Mastering a language is not easy. In today’s context, English is used more often at home, which makes mother tongue languages harder to master.
According to research, the average time spent with screen media outside the classroom among 8- to 18-year-olds is more than twice the average amount of time spent in school each year. So while learning mother tongue languages in the classroom can ground them in the basics, out-of-class ICT experiences are crucial.
So how do we manage our child’s ICT experience so that it’s beneficial? Dr Chun Lai, Associate Professor at the University of Hong Kong, shares three Cs that parents can use as guidelines.
It is important to select the right type of ICT content. Many parents rely on categories in the mobile app store and tend to browse through those which are popular or recommended. However, these are not necessarily educational. Parents would be better resourced by looking at recommendations from educators, such as through Commonsense Media which even sorts apps according to age-appropriateness and subject.
For beginner readers, Dr Lai recommends looking out for the following features:
- Personalisation – enabling children to pause and replay individual words
- Matching visuals – the text highlighted should match the audio and the animation
- Visuals that facilitate comprehension
- Interactive questioning
- Combine learning to read with learning to understand the world
Parents should look out for apps with interactivity along a story’s plot line, as they are more focused and useful, rather than those which merely encourage kids to click at various points. Children will learn words within the story, match words to visuals and start to comprehend. For example, in this interactive e-book about Little Red Riding Hood, children select food items to place in a basket for Little Red Riding Hood to bring to her grandma. The names of the items are mentioned as they are selected, hence teaching words where the attention of the child is focused.
However, a simple e-book can also be more effective than an interactive e-book. For young children, parent-child interaction is crucial for learning. Using a simple e-book, parents can interact with their child by explaining words in their mother tongue language and elaborating on how the content is related to real life.
Authentic engagement with caregivers should be the context within which ICT is used. As you use any form of ICT with your child, help them to connect what they see with the real world, and encourage critical thinking and creativity.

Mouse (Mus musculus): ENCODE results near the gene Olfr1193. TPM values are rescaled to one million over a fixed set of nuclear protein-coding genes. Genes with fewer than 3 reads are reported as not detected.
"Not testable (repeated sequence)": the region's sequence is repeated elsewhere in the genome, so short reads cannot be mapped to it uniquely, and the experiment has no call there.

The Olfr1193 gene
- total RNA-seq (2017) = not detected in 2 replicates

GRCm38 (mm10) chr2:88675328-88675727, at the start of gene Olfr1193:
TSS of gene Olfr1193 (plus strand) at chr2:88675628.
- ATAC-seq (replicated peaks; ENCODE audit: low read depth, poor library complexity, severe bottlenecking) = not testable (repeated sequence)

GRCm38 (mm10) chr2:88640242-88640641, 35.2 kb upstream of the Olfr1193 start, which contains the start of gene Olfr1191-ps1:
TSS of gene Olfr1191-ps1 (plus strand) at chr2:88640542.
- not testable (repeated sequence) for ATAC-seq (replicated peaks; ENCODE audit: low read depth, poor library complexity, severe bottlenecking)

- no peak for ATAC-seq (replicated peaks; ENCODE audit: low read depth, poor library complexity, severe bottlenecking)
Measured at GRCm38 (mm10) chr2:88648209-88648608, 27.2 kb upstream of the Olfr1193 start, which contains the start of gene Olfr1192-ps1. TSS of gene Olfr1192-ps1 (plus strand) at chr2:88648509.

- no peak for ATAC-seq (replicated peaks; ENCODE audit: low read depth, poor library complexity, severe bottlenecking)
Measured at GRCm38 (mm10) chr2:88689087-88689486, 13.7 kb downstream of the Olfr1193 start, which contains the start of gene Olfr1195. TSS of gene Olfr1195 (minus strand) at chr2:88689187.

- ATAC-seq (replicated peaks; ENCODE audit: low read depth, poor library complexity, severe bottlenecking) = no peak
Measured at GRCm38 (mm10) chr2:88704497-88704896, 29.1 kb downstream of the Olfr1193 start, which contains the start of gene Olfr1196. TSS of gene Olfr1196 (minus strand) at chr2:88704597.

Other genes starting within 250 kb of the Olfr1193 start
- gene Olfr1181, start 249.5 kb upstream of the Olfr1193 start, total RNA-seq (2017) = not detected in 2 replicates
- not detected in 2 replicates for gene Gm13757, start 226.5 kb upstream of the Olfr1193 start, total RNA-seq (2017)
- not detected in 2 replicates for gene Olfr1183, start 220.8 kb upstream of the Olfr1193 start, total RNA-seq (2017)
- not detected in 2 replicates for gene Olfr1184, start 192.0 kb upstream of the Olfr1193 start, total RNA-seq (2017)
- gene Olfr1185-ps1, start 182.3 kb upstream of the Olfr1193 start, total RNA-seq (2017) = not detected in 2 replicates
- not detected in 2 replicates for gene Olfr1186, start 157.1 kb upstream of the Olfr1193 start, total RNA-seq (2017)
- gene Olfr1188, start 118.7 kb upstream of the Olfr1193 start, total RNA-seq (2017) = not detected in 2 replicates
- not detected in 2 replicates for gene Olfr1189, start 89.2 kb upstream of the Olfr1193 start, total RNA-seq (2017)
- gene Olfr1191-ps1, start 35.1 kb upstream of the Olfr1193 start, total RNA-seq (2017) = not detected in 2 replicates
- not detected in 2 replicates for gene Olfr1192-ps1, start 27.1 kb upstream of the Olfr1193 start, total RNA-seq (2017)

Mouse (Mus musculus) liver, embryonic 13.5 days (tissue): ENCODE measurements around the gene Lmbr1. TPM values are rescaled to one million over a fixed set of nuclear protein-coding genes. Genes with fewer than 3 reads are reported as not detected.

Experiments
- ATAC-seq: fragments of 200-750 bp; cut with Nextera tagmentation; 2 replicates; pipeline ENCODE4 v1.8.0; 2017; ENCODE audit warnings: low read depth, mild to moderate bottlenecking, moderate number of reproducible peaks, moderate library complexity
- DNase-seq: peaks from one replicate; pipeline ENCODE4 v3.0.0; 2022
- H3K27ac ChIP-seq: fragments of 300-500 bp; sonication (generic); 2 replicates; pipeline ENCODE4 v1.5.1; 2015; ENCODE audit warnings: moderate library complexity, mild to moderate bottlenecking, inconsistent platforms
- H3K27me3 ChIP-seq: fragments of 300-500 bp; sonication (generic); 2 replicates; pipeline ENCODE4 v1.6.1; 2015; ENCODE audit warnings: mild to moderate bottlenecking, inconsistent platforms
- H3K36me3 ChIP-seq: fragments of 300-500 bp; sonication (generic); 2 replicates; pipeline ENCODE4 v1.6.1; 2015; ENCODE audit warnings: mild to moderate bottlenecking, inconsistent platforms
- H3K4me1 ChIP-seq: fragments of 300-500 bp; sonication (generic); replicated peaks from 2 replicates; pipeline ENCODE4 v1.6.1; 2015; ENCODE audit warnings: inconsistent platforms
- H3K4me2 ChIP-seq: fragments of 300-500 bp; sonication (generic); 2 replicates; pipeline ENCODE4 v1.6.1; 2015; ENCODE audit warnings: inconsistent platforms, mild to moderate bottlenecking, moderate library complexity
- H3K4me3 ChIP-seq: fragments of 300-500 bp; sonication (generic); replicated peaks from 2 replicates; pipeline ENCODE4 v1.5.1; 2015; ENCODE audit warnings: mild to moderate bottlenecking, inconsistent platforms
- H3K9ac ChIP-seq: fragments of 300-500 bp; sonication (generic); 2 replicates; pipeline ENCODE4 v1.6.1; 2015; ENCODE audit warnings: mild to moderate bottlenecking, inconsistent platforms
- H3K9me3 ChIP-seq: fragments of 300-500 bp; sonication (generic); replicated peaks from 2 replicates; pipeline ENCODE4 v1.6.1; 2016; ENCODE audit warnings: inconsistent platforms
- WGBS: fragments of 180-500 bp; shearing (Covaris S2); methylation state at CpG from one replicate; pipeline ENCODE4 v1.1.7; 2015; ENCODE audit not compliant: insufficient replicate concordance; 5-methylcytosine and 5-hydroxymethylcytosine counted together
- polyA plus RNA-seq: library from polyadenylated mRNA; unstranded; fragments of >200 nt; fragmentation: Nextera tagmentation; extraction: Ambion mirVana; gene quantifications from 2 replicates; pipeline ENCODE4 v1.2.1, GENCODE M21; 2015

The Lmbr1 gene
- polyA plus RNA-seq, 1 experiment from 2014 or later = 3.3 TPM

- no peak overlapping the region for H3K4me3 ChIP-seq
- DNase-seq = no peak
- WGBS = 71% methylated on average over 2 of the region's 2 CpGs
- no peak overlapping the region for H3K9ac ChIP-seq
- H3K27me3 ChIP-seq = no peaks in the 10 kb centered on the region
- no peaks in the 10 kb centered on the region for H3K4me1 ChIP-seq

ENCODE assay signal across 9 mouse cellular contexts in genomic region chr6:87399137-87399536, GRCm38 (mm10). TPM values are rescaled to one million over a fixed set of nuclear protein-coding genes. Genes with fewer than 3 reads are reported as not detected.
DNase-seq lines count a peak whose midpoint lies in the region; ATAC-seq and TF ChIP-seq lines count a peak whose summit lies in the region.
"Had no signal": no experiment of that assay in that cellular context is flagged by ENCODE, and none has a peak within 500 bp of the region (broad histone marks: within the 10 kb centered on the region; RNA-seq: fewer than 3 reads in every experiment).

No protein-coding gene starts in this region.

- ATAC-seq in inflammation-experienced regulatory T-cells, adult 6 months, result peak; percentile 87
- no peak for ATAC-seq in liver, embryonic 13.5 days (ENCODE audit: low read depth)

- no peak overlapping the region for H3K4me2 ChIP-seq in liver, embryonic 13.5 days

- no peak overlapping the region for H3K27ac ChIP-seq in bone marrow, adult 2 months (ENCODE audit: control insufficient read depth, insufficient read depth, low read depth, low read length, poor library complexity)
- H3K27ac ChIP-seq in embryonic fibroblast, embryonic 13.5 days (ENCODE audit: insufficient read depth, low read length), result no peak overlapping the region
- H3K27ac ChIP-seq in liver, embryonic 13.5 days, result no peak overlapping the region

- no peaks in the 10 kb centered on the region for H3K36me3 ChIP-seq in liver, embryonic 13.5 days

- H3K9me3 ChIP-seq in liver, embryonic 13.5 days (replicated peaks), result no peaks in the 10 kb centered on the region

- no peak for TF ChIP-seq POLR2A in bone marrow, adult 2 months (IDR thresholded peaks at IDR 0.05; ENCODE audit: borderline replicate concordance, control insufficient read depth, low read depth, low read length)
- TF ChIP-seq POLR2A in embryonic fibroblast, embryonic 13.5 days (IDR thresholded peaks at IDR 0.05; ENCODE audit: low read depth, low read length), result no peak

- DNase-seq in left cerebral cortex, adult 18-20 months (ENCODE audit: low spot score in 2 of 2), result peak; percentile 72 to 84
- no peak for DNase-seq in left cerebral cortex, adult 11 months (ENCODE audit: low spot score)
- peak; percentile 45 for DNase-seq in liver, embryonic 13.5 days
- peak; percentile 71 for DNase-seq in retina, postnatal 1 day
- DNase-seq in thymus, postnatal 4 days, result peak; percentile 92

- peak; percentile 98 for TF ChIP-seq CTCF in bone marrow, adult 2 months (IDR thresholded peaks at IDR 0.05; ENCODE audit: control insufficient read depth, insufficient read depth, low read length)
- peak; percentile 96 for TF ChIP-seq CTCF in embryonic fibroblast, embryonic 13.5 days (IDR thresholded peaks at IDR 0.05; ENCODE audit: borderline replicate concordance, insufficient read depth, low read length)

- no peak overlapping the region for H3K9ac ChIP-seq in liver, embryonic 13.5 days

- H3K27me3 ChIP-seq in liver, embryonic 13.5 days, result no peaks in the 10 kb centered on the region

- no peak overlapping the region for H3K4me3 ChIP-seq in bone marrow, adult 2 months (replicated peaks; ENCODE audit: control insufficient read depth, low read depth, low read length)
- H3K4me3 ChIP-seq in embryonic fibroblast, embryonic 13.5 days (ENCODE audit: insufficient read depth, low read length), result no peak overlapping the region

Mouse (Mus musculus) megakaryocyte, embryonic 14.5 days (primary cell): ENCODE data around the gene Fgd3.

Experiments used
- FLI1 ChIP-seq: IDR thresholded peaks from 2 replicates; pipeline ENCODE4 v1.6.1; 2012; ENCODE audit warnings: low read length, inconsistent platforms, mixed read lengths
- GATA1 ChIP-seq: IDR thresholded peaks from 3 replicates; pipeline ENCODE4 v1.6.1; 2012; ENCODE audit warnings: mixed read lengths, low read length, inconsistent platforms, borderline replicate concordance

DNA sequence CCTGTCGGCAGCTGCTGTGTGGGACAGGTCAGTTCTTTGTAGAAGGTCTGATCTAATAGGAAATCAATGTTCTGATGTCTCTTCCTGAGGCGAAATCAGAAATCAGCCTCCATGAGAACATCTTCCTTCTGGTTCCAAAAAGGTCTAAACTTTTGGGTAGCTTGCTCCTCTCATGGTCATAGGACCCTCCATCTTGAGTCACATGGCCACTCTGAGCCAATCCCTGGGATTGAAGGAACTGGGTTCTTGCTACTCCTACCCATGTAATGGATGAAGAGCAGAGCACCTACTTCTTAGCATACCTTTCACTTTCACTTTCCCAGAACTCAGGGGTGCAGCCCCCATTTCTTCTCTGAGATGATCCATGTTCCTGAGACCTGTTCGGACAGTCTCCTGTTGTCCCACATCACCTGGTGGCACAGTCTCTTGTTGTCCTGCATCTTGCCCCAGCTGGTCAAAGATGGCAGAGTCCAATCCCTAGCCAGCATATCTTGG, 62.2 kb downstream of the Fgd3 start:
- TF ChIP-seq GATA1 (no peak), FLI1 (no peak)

How we engage matters. One important method is to talk with the child, not at him or around him. This means having a conversation, not a one-way instruction or talking to someone else while the child is there. Children pick up language better through conversations. You can even try a child-friendly manner, such as using a higher pitch, slowing down, pausing and asking questions.
Well, what do we talk about? Employ open ended questions using your mother tongue language to encourage a deeper understanding. For example, “How do you know this?”, “What do you think is going to happen next?” or “How do you feel about this?” This method works, whether you are reading an e-book, watching a video, testing out skype, browsing through social media or even looking at an advertisement.
At different ages, children have different learning needs and respond in different ways. Parents need to be aware of this even as they manage their child’s ICT experience and enable learning of mother tongue languages through ICT.
For infants and toddlers, adult-child interaction is crucial. Shared screen time should be used as opportunities to talk with the child using the mother tongue language, which allows you to demonstrate new vocabulary. But when the child reaches the pre-school and kindergarten age, a sense of initiative and creativity grows. At this stage, parents can use technologies as outlets for communication and creativity. For example, you can engage the child in digital storytelling by using cameras, recorders and printers. For children who are at primary school age, focus on encouraging self-expression and allow them to experiment.
As they reach their teenage years, the role of a parent changes. Learn to show interest in them, listen, respect them and even empower them. Young children respond to routines. If we set a routine of a fixed amount of screen time per day, they will accept and comply. For teens, it would be better to listen to their opinion, get their buy in and set up a mutual agreement. For example, the agreement may include sharing with parents how they are using ICT for language learning, allowing parents to check their internet history, not using phones at meal times, or not meeting strangers online. Parents, too, may be required to adhere to certain clauses in the agreement! Ultimately, it’s about building a bond of trust.
By balancing out the three Cs, parents can use ICT effectively to aid their children with their out-of-classroom language learning. While ICT is not the be all and end all of mother tongue language learning, it is still part of the environment that our children grow up in. By enriching their environment with quality language use and experience, they will engage with it more often and experience success, which will boost their confidence and motivate them to learn further.
To get parents started on using ICT for language learning, Dr Lai recommends these free online resources:
- Learning through songs: Lyricstraining
- Learning through videos: Yabla, FluentU
- Learning through online platforms: Duolingo, Babbel, Memrise, Confucius Institute Online
- Learning through language exchange blogs: Lang-8